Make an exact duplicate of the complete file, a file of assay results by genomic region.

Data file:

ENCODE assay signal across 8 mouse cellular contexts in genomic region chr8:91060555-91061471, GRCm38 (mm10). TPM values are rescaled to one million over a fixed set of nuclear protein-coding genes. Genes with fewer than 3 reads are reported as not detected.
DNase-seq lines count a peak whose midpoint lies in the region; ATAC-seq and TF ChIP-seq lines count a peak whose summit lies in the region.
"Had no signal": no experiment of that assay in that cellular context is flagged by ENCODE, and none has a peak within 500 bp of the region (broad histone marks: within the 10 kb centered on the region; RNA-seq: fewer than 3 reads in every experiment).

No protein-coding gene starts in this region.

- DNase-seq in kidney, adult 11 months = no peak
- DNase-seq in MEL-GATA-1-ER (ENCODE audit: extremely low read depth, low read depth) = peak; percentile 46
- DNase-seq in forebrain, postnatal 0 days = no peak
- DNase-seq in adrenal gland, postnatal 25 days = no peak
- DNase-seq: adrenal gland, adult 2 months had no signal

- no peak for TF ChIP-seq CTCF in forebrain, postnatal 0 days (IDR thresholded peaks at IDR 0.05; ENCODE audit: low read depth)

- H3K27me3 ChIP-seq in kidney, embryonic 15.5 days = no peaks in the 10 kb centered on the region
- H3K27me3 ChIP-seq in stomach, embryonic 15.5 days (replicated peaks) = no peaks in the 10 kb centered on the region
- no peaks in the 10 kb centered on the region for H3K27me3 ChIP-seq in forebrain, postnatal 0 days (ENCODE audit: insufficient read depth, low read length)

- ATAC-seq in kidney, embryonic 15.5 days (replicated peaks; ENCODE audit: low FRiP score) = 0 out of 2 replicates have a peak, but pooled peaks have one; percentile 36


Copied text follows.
ENCODE assay signal across 8 mouse cellular contexts in genomic region chr8:91060555-91061471, GRCm38 (mm10). TPM values are rescaled to one million over a fixed set of nuclear protein-coding genes. Genes with fewer than 3 reads are reported as not detected.
DNase-seq lines count a peak whose midpoint lies in the region; ATAC-seq and TF ChIP-seq lines count a peak whose summit lies in the region.
"Had no signal": no experiment of that assay in that cellular context is flagged by ENCODE, and none has a peak within 500 bp of the region (broad histone marks: within the 10 kb centered on the region; RNA-seq: fewer than 3 reads in every experiment).

No protein-coding gene starts in this region.

- DNase-seq in kidney, adult 11 months = no peak
- DNase-seq in MEL-GATA-1-ER (ENCODE audit: extremely low read depth, low read depth) = peak; percentile 46
- DNase-seq in forebrain, postnatal 0 days = no peak
- DNase-seq in adrenal gland, postnatal 25 days = no peak
- DNase-seq: adrenal gland, adult 2 months had no signal

- no peak for TF ChIP-seq CTCF in forebrain, postnatal 0 days (IDR thresholded peaks at IDR 0.05; ENCODE audit: low read depth)

- H3K27me3 ChIP-seq in kidney, embryonic 15.5 days = no peaks in the 10 kb centered on the region
- H3K27me3 ChIP-seq in stomach, embryonic 15.5 days (replicated peaks) = no peaks in the 10 kb centered on the region
- no peaks in the 10 kb centered on the region for H3K27me3 ChIP-seq in forebrain, postnatal 0 days (ENCODE audit: insufficient read depth, low read length)

- ATAC-seq in kidney, embryonic 15.5 days (replicated peaks; ENCODE audit: low FRiP score) = 0 out of 2 replicates have a peak, but pooled peaks have one; percentile 36